Being in a courthouse to observe the proceedings has also allowed me to ask questions directly of the members of court, both in interviewing them for [Publication] but also asking for questions and advice privately. I have asked a lawyer I regularly interview for [Publication] if she can provide me any advice as a future law student. She has graciously agreed to meet with me outside of work to mentor me as I begin my law career.
I know that [Law School] will give me an unparalleled learning experience and allow me to develop the professional skills I need to succeed as a future lawyer. And I know my experiences as a journalist, court reporter and the professional network I’ve been able to build in my job position will further expand my skillset. I believe my background in journalism has given me a unique perspective on the field of law that I can bring to the classroom discussions I am eager to take part in.
I also want to take this opportunity to inform the admissions committee that my promotion to assistant court reporter was due directly to outstanding internal reviews from my employer, and my employer’s support of my interest in the field of law. [Law School] remains my passion and my top choice to attend if I am admitted.
Please contact me if you have any questions regarding my application. I look forward to hearing from the admissions committee again soon,
Dear [Admissions Officer’s prefix and last name],
As an applicant of Harvard Law School currently on hold, I am writing today to express my continued interest in attending.
After I was placed on the waitlist, I was sent instructions asking me to resubmit a higher LSAT score for consideration by the admissions board. I am pleased to inform you that I have retaken the LSAT and significantly increased my score as requested.
At my initial application, my LSAT score was 171. After researching Harvard Law School’s average accepted score of 173, I challenged myself to score higher than average to show the admissions board how committed I am to attend the school. I am very proud to announce my new LSAT score is 175.
The admissions board’s request to resubmit a higher LSAT score was a challenge for me, as the LSAT was a difficult exam for me the first time. However, I committed myself to the task. In order to prepare for this exam a second time, I examined my study routines and strategies, researched improvements, and methodically implemented them. My study routines in the past included using study guides, practice tests and common study tools such as flashcards to prepare myself for the questions.
The second time I studied for the LSAT, I implemented shifting from using online practice tests to writing my practice tests on paper. The change was small, but beneficial to me. By recreating the test environment, I found I could concentrate better. I also asked my fellow students to quiz me on common questions and ask me a variety of question types. Hearing and answering the questions aloud helped me absorb the information much better. I have now implemented auditory tools in my professional life as well by purchasing a Dictaphone and using it to keep notes for myself.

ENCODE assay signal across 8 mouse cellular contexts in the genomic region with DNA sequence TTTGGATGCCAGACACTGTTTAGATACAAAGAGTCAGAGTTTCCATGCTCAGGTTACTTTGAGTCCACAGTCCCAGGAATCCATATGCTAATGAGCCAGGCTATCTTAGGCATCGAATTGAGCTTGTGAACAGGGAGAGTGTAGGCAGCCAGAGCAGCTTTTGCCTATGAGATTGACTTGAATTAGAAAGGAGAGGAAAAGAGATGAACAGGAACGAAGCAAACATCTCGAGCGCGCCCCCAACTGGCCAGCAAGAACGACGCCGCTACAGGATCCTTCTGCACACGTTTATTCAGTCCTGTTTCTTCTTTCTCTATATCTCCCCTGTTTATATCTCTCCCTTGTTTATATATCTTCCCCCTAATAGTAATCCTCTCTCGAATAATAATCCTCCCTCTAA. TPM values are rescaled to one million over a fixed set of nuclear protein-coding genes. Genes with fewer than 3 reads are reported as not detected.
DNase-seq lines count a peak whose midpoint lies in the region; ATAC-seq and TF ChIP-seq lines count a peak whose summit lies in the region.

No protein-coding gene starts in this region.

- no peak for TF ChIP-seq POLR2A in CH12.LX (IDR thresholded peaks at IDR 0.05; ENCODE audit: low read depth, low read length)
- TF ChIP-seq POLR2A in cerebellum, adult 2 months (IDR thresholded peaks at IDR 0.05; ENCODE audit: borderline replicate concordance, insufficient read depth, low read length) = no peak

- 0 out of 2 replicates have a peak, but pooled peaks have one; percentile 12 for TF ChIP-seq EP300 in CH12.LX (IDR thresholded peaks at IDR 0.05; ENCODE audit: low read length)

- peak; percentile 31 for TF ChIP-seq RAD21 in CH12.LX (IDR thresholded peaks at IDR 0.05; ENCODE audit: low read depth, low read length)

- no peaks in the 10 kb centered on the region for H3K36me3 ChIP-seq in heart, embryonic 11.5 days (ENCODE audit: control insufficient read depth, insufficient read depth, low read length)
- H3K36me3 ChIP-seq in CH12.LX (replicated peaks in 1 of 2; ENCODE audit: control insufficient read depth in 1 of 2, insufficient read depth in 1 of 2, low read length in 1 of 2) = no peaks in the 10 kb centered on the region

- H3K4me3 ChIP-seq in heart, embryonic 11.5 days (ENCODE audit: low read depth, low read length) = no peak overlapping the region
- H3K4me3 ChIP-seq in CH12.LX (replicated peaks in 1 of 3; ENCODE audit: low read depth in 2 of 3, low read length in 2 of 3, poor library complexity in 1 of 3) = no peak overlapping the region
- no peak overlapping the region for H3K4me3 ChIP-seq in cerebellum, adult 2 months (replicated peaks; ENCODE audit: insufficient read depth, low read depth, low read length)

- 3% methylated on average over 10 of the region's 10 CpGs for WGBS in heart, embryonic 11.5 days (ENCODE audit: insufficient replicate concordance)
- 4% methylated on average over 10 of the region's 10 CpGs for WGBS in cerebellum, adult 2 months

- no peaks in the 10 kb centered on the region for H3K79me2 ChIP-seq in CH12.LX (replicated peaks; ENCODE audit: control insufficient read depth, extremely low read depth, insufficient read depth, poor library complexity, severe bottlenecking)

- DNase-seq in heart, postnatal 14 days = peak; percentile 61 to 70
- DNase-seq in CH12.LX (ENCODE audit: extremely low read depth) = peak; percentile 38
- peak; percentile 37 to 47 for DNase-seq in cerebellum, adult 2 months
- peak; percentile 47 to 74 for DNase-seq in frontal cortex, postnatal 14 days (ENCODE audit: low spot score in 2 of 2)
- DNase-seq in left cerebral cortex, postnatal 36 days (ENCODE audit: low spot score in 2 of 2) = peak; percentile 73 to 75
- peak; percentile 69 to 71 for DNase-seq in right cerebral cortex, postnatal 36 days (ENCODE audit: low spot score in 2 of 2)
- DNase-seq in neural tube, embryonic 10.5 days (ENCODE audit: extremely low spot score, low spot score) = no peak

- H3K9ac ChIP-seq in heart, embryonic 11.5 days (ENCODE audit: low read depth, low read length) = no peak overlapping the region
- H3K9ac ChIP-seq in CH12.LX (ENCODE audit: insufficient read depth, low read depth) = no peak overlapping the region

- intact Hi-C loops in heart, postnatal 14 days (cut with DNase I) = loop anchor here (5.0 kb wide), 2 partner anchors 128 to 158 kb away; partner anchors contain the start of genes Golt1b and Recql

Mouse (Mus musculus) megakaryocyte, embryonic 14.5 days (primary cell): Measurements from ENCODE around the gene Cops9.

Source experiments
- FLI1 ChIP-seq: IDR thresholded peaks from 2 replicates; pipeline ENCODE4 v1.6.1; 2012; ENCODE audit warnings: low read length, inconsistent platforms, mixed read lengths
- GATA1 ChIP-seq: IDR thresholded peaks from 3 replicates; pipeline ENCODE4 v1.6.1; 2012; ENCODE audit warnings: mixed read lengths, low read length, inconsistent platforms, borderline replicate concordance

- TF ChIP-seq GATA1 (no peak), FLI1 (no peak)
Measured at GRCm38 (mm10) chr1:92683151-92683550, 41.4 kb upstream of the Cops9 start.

Although this instruction to retake the LSAT was a difficult task to achieve, I feel very proud of my accomplishment. I also am very grateful for the opportunity to further learn about myself and my learning style. I have learned a great deal from this experience I can take with me into my professional life and my future as a law student.
Thank you again for your continued consideration of my application to Harvard Law School. I look forward to hearing back from you soon.
1. What is a law school letter of continued interest?
A law school letter of continued interest expresses your commitment to attending law school after your application has been deferred or waitlisted. It’s a tool you can use to convince admissions boards to move forward with your application.
2. When do I need a letter of continued interest?
If your application to law school has been deferred or waitlisted, you can send a letter of continued interest to help push your application back to the top of consideration and get a letter of acceptance.
3. Is being waitlisted a rejection?
Being waitlisted is not the same as a rejection from a law school. Law schools place students on the waitlist for many reasons, for example they are waiting for further information on the student’s application or they are unsure if the student is the best fit for the program compared to other applicants.
4. Do I send a letter of continued interest to every school that waitlisted me?
No, it’s not advisable to send a letter of continued interest to every school. Send a letter to a law school only if it has waitlisted or deferred you, and only if the program is your top choice and you are certain you will enroll if you get in.
5. How is a deferral different from being waitlisted?
A deferral means a decision will be made about a student’s application at a later date, usually during the regular application decisions. Being waitlisted means an admissions board is still considering the student for acceptance, but has not made a final decision yet.
6. What should I include in a letter of continued interest?
A letter of continued interest should contain a genuine expression of thanks to the admissions board for considering the student, a statement that the student is still interested in attending the school, and any new information that the student can add to their application that may convince an admissions board to admit them.
7. Can a LOCI get me off the waitlist?
A well-written LOCI can get a student off the waitlist. Some schools admit many students off the waitlist each year, and other schools rarely admit students who have been waitlisted. A letter of continued interest can increase your chances of acceptance no matter which school you’ve applied to.
8. Who do I send my LOCI to?
Schools will sometimes send detailed instructions to students who have been waitlisted about sending a LOCI. Others will not provide this information, so students are best to send their law school letter of continued interest to the admissions officer handling their application or contact the school for instructions.